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Fight tooth and nail

To fight tooth and nail is an idiom that is hundreds of years old. We will look at the definition of the phrase fight tooth and nail, where it comes from and some examples of its use in sentences. To fight tooth and nail means to fight with all the tools at one's disposal, to fight with all of one's might. The idiom fight tooth and nail seems to have been in use long before it first appeared in print in 1562. In the work Certain Tractates, Ninian Winget writes "Contending with tuith and nail … [Read more...]

A lick and a promise

A lick and a promise is an idiom that has been around at least since the middle of the 1800s. We will examine the definition of the phrase a lick and a promise, where it came from and some examples of its use in sentences. A lick and a promise means to do something with a minimum amount of effort, to do something quickly and haphazardly. The term a lick and a promise plays on a secondary meaning of the word lick popular several hundred years ago, meaning to clean something quickly. The … [Read more...]

At sixes and seven

At sixes and sevens is an idiom that has been in the English language for approximately nine hundred years, though the meaning has changed. We will look at the definition of the phrase at sixes and sevens, where the term possibly comes from, how it has changed, and some current examples of its use in sentences. The idiom at sixes and sevens means in a state of complete disarray and confusion, in a complete mess. At sixes and sevens may also mean a state of disagreement between two or more … [Read more...]

Carrel vs carol

Carrel and carol are two words that are pronounced the same way but are spelled differently and have different meanings. They are homophones. We will look at the difference in meaning between carrel and carol, where the words come from and some examples of their use in sentences. A carrel is a small study area, usually a desk, nook or small room. Study carrels are often found in libraries or university buildings. The word carrel is derived from the Medieval Latin word carula, which means a … [Read more...]

Rhyme vs rime

Rhyme and rime are two words that are pronounced the same way but are spelled differently and have different meanings. They are homophones. We will examine the definitions of the words rhyme and rime, where the terms come from and some examples of their use in sentences. Rhyme describes words that have the same ending sound. For example, sing, wing and ting. Rhyme is also used to describe a short poem where the last words in each line have the same ending sound. Rhyme is also used as a verb … [Read more...]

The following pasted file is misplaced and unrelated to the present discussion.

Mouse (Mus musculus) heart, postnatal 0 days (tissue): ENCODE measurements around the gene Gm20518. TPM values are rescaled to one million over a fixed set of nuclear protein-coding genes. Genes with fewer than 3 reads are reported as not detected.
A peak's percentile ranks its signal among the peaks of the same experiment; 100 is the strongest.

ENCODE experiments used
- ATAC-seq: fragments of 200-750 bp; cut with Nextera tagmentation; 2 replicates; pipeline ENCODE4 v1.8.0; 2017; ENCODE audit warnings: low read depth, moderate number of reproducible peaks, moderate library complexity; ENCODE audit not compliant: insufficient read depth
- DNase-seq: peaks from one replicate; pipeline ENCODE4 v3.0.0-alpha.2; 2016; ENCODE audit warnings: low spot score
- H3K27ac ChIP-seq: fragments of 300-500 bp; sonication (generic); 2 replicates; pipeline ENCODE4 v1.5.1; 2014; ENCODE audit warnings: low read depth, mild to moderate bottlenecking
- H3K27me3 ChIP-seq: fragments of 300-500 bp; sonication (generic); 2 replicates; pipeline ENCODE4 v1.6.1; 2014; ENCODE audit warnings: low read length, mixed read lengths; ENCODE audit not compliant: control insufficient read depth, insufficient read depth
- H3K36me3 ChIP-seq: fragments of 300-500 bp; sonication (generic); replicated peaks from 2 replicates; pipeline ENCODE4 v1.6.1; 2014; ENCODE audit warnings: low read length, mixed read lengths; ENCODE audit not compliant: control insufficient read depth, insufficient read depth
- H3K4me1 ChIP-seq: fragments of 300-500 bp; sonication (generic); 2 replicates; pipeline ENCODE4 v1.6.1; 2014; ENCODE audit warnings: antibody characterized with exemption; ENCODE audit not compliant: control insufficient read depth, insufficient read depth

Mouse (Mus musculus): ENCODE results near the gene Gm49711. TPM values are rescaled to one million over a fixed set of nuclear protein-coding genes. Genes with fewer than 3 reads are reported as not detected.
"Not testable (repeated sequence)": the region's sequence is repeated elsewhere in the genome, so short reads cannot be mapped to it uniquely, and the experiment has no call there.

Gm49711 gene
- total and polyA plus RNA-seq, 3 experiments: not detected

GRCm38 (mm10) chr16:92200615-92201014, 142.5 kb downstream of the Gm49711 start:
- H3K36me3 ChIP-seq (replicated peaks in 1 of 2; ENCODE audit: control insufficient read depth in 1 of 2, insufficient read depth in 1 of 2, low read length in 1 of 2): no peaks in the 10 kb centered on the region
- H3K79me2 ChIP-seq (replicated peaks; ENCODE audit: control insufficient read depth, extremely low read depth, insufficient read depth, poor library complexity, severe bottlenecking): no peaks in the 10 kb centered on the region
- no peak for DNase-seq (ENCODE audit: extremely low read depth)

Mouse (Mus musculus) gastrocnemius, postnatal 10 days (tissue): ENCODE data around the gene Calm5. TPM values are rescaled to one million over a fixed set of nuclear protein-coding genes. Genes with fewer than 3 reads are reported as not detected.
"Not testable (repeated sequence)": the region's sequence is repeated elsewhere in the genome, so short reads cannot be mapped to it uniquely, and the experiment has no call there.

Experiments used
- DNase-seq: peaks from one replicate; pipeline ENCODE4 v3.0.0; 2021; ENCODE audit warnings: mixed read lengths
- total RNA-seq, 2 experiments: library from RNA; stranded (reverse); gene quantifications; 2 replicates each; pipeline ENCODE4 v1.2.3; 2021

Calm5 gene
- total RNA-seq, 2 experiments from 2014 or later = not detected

Learn the ropes and know the ropes

Learn the ropes and know the ropes are related idioms that have been around at least since the early 1800s, if not longer. We will look at the meanings of the phrases learn the ropes and know the ropes, where they most probably come from and some examples of their use in sentences. To learn the ropes means to find out how to do something, to acquire an expertise. The idiom most probably comes from the world of sailing ships. Sailing ships are rigged with a myriad of ropes, when learning to … [Read more...]

Sink vs sync

Sink and sync are two words that are pronounced in the same manner but are spelled differently and have different meanings. They are homophones. We will look at the definitions of the words sink and sync, where the terms come from and some examples of their use in sentences. The noun form of the word sink designates a fixed basin with a tap that supplies water and a drain to drain away the water. Used as a verb sink means to descend, especially below water or another liquid, to slope … [Read more...]

Sachet vs sashay

Sachet and sashay are two words that are pronounced in the same manner but are spelled differently and have different meanings. We will look at the difference in meanings between sachet and sashay, where the terms come from and some examples of their use in sentences. A sachet is a small, soft pouch that contains dried materials with a pleasant scent. Sachets are often placed in drawers in order to keep clothes smelling pleasant and to deter moths. Some common contents of sachets are dried … [Read more...]

Sac vs sack

Sac and sack are two words that are pronounced the same way but have different spellings and different meanings. Sac and sack are homophones. We will look at the definitions of the words sac and sack, where the words come from and some examples of their use in sentences. A sac is membrane shaped like a pouch that is part of a living thing. A sac is a hollow and flexible part of a plant or animal. Such a sac is usually filled with a liquid or air. The word sac is derived from the French word … [Read more...]

Private eye and gumshoe

The terms private eye and gumshoe have the same definition. We will look at the meaning of the words private eye and gumshoe, where the terms came from and some examples of their use in sentences. A private eye is a slang term for a private detective or a private investigator. A popular but probably untrue story about the origin of the term private eye concerns the Pinkerton Detective agency, established in Chicago in the 1850s. The agency's logo was an open, unblinking eye. However, the term … [Read more...]

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